LEICESTER, United Kingdom – Pope Francis on Monday evening tweeted his support for Alfie Evans, saying, “I renew my appeal that the suffering of his parents may be heard and that their desire to seek new forms of treatment may be granted.”

It is the fourth time Francis has spoken up on behalf of the 23-month-old boy, who suffers from an undiagnosed brain disorder.

Alder Hey Hospital in Liverpool has argued that any further treatment for Alfie would be futile, and not in his best interest, and wish to remove his life support against his parents’ wishes.

Alfie’s parents – Thomas Evans, 21, and Kate James, 20 –  have fought an ongoing legal battle to allow them to take Alfie abroad for treatment.

Francis expressed his support for Alfie in an April 4 tweet. He also made an appeal for the child during his April 15 Sunday Angelus.

Most dramatically, the pope met with Alfie’s father on April 18 in Rome, speaking to him for around 20 minutes.

Evans, who is Catholic, pleaded for the pope’s help during their meeting and asked the Vatican “asylum” for his family.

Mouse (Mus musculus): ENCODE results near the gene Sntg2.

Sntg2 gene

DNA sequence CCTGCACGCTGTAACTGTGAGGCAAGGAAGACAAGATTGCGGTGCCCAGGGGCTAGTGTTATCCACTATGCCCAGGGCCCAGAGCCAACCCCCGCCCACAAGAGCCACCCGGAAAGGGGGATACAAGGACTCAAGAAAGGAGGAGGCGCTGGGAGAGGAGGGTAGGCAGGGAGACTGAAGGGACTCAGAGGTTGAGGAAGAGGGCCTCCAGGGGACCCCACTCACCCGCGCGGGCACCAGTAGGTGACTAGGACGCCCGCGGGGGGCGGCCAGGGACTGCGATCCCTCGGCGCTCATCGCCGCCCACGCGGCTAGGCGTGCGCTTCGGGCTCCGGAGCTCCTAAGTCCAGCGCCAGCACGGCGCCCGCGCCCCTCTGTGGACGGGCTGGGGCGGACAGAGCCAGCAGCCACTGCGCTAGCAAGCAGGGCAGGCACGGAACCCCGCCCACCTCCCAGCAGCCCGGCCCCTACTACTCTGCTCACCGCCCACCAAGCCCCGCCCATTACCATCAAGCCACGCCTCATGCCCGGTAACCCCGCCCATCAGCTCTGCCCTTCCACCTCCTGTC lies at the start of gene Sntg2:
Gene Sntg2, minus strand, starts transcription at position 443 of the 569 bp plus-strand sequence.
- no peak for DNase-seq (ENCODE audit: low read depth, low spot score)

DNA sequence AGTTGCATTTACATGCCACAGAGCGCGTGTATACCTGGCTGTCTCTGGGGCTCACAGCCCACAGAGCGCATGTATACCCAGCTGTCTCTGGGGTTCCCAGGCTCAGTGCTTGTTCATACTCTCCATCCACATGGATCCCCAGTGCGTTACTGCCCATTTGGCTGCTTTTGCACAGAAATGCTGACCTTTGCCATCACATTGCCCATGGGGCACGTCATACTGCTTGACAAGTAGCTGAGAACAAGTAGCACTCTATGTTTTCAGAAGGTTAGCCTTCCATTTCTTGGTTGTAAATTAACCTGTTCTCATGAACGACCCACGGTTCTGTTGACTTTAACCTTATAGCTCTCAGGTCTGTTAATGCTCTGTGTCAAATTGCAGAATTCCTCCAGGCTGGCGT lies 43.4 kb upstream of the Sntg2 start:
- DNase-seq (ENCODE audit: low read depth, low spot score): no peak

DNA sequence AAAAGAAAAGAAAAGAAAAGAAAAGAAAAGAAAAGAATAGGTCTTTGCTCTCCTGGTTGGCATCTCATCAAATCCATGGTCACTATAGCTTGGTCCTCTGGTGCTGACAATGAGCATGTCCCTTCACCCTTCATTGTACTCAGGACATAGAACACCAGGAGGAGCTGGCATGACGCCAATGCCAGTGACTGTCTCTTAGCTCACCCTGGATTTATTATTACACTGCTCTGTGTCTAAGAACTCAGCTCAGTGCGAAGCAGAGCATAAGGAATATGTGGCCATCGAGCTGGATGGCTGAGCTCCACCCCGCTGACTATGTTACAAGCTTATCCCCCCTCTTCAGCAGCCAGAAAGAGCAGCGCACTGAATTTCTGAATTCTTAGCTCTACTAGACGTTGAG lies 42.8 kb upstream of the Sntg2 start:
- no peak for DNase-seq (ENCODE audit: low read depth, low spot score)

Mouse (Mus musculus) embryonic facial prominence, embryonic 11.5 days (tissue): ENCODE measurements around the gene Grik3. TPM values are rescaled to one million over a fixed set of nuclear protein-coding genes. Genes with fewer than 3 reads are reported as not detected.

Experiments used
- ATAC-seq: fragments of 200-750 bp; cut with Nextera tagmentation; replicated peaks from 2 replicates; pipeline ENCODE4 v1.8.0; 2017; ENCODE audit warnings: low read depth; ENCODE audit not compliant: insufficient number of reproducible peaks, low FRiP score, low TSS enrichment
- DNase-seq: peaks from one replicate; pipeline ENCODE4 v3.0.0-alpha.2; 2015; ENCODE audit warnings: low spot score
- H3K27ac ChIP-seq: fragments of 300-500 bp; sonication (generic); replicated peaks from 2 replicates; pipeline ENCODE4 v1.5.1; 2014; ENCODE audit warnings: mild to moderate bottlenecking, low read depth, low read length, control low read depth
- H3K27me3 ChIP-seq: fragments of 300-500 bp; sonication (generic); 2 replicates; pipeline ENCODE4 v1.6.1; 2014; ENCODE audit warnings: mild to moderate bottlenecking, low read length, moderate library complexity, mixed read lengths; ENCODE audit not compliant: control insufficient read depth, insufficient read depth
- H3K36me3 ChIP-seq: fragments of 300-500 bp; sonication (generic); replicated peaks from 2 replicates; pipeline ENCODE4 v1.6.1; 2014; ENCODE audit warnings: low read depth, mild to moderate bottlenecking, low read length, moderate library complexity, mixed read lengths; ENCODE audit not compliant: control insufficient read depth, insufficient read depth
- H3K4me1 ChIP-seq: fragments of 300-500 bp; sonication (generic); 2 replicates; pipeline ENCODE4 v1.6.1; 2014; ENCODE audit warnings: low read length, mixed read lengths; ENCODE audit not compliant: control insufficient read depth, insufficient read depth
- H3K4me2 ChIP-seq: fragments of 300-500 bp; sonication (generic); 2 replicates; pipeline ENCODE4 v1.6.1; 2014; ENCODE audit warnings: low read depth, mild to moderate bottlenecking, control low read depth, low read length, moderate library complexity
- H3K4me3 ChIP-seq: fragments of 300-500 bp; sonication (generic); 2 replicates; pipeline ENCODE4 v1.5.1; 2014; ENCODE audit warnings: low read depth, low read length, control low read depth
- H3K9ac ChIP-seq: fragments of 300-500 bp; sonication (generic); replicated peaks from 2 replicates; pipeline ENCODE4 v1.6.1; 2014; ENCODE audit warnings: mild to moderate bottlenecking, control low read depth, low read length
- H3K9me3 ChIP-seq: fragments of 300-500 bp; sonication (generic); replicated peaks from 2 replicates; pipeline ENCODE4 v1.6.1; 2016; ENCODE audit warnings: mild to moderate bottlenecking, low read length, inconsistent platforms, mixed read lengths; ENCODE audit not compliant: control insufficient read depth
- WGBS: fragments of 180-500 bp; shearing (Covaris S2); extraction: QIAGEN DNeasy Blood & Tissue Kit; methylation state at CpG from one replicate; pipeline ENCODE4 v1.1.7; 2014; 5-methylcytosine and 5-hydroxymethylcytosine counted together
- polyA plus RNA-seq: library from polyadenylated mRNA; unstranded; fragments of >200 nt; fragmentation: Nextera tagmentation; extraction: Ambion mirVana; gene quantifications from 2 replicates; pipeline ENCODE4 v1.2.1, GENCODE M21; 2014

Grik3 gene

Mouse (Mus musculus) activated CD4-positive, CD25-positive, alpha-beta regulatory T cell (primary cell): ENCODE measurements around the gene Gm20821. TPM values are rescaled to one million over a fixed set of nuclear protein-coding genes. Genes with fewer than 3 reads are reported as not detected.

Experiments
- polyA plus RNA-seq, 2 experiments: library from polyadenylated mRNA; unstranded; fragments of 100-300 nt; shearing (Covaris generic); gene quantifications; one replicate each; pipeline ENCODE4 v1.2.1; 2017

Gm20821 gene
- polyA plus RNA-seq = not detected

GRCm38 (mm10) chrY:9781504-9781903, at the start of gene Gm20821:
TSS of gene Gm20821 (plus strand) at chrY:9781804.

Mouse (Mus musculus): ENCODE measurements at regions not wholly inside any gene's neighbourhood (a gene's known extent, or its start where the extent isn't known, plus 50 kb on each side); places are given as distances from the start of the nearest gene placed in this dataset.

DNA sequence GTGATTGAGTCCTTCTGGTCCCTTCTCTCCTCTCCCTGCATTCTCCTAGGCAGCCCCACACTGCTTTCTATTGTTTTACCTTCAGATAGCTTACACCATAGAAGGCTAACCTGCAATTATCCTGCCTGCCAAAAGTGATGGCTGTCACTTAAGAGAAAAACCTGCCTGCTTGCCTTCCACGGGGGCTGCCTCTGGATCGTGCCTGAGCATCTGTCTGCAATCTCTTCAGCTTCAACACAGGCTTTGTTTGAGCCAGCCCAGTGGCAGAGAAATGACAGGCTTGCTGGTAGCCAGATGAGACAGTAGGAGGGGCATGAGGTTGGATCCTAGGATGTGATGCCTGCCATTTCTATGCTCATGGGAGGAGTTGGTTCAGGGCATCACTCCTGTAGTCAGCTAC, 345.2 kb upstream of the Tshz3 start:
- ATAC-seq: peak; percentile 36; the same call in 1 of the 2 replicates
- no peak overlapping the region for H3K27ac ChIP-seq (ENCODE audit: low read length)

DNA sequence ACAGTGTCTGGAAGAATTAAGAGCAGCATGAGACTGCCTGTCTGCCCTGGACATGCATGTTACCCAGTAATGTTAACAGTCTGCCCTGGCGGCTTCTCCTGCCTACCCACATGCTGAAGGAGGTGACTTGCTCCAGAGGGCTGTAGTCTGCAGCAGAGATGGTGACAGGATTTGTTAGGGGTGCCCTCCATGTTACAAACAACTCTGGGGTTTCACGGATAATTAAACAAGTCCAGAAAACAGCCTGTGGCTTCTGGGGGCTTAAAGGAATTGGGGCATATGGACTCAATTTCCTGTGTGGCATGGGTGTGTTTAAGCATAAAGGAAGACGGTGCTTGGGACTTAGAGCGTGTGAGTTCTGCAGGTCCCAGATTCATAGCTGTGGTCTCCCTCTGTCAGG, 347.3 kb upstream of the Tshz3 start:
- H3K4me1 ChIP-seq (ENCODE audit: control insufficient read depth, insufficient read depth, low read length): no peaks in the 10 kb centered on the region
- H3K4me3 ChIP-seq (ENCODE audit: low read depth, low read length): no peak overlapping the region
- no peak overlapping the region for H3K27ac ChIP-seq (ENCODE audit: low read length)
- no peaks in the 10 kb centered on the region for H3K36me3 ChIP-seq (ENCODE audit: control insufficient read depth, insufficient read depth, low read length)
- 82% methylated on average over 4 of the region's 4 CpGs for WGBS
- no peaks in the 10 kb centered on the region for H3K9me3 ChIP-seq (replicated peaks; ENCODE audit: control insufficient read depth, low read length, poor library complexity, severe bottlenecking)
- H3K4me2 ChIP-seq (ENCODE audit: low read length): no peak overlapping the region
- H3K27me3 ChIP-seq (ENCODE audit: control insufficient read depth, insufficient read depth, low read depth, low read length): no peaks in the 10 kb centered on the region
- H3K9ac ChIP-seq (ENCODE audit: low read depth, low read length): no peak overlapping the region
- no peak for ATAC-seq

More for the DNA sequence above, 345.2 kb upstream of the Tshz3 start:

During the pope’s general audience, which took place immediately after his meeting with Evans, Francis asked for prayers for Alfie, and said it is “our duty to do everything to preserve life.”

The UK Supreme Court on Friday sided with the hospital, and on Monday the Strasbourg-based European Court of Human Rights rejected the family’s appeal as “inadmissible.”

The pope’s tweet on Monday evening is the first time Francis has formally asked that Alfie be allowed to seek new treatment.

The pontiff has directed the Vatican’s Secretariat of State to do what it can diplomatically to help Alfie come to Rome’s Bambino Gesù children’s hospital, which is owned by the Vatican.

Mariella Enoc, the president of Bambino Gesù, flew to Liverpool on Monday to see what she could do to facilitate the transfer of Alfie to Rome.

In addition, the government of Italy granted Alfie Italian citizenship and asked he be allowed to be moved to the country.

Bishop Philip Egan of Portsmouth tweeted a message on Monday which said: “Let’s offer heartfelt prayers today for little Alfie Evans – now an Italian citizen – and his courageous parents. If there is anything at all that can be done, may the Lord enable us by His love and grace to effect it.”

Egan is the first English bishop to comment individually on the case, although the Bishops’ Conference of England and Wales issued a statement on Wednesday affirming their “conviction that all those who are and have been taking the agonizing decisions regarding the care of Alfie Evans act with integrity and for Alfie’s good as they see it.”